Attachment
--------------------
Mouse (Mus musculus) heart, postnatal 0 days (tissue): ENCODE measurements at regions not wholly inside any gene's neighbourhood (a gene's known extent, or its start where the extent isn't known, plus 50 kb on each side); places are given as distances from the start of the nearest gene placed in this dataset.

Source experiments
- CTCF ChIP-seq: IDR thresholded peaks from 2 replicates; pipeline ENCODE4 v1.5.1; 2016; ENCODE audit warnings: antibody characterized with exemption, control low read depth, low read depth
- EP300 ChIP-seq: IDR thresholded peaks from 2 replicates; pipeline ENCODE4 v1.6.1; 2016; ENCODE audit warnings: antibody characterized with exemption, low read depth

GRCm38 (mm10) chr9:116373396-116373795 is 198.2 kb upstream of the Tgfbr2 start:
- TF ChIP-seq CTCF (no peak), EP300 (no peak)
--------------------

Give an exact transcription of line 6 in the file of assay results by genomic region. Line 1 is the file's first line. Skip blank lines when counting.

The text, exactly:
- TF ChIP-seq CTCF (no peak), EP300 (no peak)